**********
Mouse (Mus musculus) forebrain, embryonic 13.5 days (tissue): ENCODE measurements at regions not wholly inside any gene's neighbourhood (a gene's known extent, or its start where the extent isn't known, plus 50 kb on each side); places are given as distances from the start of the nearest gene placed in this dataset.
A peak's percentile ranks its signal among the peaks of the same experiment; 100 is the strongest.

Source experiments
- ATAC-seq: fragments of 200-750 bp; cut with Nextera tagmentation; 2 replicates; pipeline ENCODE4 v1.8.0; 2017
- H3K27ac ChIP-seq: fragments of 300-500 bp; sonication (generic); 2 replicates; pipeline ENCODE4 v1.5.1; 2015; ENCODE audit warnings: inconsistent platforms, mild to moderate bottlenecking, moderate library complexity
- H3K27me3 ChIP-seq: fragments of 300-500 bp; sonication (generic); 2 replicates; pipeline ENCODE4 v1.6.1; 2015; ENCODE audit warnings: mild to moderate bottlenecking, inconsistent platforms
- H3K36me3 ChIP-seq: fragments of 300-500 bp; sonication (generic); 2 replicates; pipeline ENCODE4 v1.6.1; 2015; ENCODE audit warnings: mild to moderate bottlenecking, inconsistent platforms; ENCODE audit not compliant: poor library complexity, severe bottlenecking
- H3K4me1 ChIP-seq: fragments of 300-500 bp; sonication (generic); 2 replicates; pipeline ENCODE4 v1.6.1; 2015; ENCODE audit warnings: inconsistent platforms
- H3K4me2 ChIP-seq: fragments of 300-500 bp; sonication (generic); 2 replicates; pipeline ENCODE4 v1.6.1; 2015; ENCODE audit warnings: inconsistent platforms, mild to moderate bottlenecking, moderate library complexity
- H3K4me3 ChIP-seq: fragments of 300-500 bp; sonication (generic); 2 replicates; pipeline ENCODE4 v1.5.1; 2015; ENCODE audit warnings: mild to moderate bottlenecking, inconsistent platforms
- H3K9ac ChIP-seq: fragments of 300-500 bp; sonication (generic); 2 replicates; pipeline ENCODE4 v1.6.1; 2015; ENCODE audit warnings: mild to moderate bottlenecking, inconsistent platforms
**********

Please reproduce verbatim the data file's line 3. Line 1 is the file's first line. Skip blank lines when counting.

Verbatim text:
Source experiments